Also, the people at BaseCamp are dissmissive to customers about their needs. On their forums they tell customers: “We want to keep BaseCamp simple, so we are not going to address your need. If you don’t like that, there are plenty of other options; why don’t you go find one?”  This of course after many months of my data is now held hostage by their system with no way to get it out!!!

    BUYER BEWARE. Check out their feature request forum to see for yourself: http://www.basecamphq.com/forum/viewforum.php?id=3

    Posted by Anonymous  on  10/30  at  07:50 PM
  2. Basecamp is not perfect. It would be great to have a visual view, but there are no plans to add this, for example. And there are some sucky design decisions, which are sucky enough to be irritating. Jason won’t tell anyone why he decided to center the headings—he says there are reasons for this but I think the reason is he just likes it that way.

    But, considering all of the web-based project management systems out there that are both 1) easy for non-techie clients to use (except for the email reply bounce, which remains a real problem for us) and 2) cheap enough for a tiny design shop (as most of them are, I would hazard a guess), Basecamp is the ONLY one I’ve found that even comes close to filling the bill. So it’s about 65% for us. Good enough and solves several problems for us (file uploading alone is an ass saver). And easy enough to learn that I don’t have to spend a hell of a lot of time learning it (I don’t HAVE much spare time—so if it were too hard to use or not worth it enough, I would’ve canceled it pretty fast).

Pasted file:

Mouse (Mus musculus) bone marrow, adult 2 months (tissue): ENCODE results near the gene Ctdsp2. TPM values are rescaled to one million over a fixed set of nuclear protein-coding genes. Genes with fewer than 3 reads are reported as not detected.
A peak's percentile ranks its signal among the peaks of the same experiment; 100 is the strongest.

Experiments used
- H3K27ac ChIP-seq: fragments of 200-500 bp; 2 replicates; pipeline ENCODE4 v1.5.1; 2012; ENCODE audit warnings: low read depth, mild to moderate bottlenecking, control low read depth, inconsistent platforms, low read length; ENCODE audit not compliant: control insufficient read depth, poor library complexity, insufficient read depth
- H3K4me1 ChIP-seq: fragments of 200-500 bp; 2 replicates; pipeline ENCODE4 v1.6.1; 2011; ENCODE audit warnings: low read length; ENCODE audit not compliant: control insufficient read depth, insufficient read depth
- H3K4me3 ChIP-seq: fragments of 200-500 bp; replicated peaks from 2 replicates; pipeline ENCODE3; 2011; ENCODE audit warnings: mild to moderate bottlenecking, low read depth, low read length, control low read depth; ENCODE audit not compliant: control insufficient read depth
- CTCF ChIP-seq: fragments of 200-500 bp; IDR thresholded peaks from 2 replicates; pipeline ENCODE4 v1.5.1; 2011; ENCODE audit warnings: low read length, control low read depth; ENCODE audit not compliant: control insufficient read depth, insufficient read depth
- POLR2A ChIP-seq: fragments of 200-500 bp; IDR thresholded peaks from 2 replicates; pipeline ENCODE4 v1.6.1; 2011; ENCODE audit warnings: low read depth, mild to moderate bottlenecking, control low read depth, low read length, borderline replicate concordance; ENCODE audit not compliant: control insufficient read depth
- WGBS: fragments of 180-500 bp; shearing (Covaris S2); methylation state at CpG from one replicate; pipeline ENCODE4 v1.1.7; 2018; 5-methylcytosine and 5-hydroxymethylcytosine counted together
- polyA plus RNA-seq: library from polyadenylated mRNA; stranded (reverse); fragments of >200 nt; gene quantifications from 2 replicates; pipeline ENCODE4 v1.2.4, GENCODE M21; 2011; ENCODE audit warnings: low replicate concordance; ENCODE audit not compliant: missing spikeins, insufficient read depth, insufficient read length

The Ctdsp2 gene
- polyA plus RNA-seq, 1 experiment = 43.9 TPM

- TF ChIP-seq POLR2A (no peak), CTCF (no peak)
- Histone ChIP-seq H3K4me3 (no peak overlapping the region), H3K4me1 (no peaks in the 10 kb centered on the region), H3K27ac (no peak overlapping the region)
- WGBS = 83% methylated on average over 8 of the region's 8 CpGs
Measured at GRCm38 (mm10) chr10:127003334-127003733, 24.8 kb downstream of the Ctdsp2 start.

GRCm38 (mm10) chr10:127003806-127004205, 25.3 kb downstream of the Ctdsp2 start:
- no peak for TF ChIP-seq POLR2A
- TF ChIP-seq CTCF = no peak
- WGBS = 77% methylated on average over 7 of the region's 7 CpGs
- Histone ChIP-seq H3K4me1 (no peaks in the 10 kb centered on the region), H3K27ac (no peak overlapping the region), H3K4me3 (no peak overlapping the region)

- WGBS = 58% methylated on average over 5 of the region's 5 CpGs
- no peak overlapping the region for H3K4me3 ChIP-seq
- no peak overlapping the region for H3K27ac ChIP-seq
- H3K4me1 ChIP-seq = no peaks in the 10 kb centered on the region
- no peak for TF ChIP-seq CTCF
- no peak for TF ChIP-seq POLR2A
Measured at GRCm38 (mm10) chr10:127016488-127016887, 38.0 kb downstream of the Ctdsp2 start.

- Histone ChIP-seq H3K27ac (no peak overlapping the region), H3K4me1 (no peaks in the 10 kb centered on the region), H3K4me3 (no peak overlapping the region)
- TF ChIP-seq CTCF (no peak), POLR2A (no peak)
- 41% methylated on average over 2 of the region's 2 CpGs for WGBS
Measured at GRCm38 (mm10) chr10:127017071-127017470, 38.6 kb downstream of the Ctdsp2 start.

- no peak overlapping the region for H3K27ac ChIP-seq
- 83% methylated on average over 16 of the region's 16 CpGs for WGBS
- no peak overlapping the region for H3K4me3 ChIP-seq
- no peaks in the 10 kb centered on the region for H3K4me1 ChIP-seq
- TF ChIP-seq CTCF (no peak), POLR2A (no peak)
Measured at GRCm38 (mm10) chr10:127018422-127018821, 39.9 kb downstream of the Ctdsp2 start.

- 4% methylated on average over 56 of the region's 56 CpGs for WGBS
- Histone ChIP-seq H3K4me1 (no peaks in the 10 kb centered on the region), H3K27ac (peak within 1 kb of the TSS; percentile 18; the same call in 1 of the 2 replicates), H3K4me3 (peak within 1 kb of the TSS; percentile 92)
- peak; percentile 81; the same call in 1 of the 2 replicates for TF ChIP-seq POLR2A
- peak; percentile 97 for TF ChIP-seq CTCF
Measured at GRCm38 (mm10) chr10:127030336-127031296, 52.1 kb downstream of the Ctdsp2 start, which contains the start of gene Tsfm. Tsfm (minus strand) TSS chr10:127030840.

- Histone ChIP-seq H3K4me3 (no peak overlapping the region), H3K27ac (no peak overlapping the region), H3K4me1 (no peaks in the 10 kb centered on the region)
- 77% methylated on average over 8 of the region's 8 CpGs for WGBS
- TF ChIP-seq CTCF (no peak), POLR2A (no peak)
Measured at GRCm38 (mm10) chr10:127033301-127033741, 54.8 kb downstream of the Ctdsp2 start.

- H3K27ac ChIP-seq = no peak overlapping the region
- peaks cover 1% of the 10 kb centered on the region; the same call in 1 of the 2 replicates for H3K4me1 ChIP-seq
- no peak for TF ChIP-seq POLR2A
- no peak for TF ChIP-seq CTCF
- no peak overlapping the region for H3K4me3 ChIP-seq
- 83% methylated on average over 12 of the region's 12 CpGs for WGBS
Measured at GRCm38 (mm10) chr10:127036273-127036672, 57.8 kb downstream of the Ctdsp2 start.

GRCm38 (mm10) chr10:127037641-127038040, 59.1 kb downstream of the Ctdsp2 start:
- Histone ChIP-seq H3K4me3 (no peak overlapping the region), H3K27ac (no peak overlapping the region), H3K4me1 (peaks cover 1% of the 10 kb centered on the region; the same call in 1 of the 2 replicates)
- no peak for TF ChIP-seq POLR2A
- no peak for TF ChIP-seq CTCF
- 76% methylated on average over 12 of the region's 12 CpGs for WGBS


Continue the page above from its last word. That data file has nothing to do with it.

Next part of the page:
That said, there is still plenty of room for improvement. It’s annoying that time tracking features make the app cost twice as much as needed—but then, I read that it isn’t really time tracking anyway and does not export to Quickbooks—so I’ll stick with the free QB timer.

    Would LOVE to see all the milestones with attached tasks displayed for printing out.

    Would love to be able to see all To-Dos on the same screen, not just by assignee.

    Would REALLY like to be able to customise my home page since I don’t use a good percentage of the main dashboard (like 75% of it is wasted space for me).

    Would really love a way to see the big picture, a quarter or at least a month in advance.

    And I hate mystery buttons that appear and then go away, but I can live with it to some extent.

    You CAN export your data, by the way. It’s all exportable in XML.

    And there’s a way to set up templates for use across projects, though I haven’t yet found this particularly useful as we have very few cookie cutter projects (and those I don’t need to plan out any more—after so many years of doing this, it’s pretty much rote).

    I don’t think there’s any reason to be paranoid about criticizing Basecamp, though. The forum participants are pretty vocal, and I don’t think the folks at Basecamp are petty or stupid enough to do something that would provoke either a backlash or litigation. Though Jason has a few blind spots (I have my own set of ‘em), he does seem to pay attention to what people say and I’ve never gotten any backlash for saying something sucks.

    I still hate that wimp-ass gray background though. I won’t even get into the hackneyed drop shadow ...

    Posted by lee  on  10/30  at  11:49 PM
  3. I’m also a basecamp user but I’m currently trying to find an alternative.